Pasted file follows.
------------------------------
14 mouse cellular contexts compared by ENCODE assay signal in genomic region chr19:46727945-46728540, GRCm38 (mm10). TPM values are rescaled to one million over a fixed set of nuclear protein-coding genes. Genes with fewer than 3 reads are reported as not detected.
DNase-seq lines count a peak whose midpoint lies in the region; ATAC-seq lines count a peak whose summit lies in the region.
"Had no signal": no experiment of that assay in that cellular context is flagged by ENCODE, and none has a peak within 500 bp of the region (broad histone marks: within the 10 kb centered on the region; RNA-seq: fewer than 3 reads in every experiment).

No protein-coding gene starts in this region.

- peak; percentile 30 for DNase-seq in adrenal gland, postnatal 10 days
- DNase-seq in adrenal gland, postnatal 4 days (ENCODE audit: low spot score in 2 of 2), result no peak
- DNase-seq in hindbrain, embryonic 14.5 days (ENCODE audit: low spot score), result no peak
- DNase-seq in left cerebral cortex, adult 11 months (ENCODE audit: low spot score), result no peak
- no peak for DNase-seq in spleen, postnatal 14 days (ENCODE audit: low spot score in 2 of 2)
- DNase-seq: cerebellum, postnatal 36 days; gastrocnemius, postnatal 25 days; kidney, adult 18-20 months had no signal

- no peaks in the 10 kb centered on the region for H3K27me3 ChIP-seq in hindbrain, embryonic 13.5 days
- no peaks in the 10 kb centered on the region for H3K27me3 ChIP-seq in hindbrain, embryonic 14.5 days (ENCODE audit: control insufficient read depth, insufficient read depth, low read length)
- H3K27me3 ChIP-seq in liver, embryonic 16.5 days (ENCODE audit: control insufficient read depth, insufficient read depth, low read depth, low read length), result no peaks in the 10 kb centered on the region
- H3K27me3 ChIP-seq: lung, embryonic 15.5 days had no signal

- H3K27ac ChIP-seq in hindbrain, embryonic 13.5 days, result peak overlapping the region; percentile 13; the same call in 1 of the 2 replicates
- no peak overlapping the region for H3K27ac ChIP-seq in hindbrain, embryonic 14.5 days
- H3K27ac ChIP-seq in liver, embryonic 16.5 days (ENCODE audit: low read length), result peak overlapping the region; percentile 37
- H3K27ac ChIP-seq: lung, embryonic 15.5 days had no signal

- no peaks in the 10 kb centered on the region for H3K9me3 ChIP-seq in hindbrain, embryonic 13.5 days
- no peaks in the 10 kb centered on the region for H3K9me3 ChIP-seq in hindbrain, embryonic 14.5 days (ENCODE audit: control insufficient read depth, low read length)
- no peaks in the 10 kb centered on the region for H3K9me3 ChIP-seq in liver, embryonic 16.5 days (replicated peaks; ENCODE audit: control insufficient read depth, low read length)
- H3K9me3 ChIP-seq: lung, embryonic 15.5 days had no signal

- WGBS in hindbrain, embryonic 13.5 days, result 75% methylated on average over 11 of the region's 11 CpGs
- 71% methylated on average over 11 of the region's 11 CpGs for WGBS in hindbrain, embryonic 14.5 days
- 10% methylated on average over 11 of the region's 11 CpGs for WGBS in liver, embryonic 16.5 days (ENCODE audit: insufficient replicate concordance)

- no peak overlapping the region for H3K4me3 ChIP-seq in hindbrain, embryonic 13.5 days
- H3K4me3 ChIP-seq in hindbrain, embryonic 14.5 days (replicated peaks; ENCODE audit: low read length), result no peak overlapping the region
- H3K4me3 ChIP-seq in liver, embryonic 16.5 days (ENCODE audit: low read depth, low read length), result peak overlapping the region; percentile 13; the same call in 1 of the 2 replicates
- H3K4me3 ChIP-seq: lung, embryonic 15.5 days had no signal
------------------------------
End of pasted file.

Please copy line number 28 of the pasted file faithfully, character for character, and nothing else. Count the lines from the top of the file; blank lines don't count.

- H3K4me3 ChIP-seq in liver, embryonic 16.5 days (ENCODE audit: low read depth, low read length), result peak overlapping the region; percentile 13; the same call in 1 of the 2 replicates